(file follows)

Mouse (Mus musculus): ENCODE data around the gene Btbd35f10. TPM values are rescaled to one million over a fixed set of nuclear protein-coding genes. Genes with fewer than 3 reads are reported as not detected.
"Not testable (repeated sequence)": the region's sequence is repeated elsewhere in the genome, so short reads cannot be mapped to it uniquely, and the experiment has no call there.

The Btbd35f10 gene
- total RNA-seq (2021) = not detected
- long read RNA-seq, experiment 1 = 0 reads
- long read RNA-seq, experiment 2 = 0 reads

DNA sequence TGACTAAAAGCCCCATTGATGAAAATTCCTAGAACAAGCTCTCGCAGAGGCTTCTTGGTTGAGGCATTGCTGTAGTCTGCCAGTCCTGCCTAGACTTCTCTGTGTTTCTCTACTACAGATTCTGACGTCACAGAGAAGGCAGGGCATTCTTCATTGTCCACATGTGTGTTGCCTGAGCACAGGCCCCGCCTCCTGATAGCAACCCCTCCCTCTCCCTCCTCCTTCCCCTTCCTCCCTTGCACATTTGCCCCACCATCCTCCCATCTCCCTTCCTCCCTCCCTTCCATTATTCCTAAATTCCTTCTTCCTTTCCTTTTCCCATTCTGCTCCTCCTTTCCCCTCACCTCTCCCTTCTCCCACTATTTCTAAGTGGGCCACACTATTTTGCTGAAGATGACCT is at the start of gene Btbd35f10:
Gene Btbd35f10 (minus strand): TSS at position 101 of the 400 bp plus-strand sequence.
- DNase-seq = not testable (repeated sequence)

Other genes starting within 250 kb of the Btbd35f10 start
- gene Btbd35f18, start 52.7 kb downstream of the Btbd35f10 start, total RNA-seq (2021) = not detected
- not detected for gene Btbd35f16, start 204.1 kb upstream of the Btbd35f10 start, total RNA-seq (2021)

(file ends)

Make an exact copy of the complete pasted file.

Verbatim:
Mouse (Mus musculus): ENCODE data around the gene Btbd35f10. TPM values are rescaled to one million over a fixed set of nuclear protein-coding genes. Genes with fewer than 3 reads are reported as not detected.
"Not testable (repeated sequence)": the region's sequence is repeated elsewhere in the genome, so short reads cannot be mapped to it uniquely, and the experiment has no call there.

The Btbd35f10 gene
- total RNA-seq (2021) = not detected
- long read RNA-seq, experiment 1 = 0 reads
- long read RNA-seq, experiment 2 = 0 reads

DNA sequence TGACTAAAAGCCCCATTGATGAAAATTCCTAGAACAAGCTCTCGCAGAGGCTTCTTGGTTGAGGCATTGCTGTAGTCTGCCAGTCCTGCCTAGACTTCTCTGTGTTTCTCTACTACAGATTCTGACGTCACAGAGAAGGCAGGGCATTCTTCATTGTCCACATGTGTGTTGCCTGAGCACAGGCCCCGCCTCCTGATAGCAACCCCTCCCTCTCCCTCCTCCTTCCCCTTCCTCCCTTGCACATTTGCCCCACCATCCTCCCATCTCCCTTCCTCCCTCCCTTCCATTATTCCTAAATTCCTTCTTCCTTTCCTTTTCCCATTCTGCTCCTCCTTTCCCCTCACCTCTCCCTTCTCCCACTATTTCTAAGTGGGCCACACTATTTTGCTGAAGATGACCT is at the start of gene Btbd35f10:
Gene Btbd35f10 (minus strand): TSS at position 101 of the 400 bp plus-strand sequence.
- DNase-seq = not testable (repeated sequence)

Other genes starting within 250 kb of the Btbd35f10 start
- gene Btbd35f18, start 52.7 kb downstream of the Btbd35f10 start, total RNA-seq (2021) = not detected
- not detected for gene Btbd35f16, start 204.1 kb upstream of the Btbd35f10 start, total RNA-seq (2021)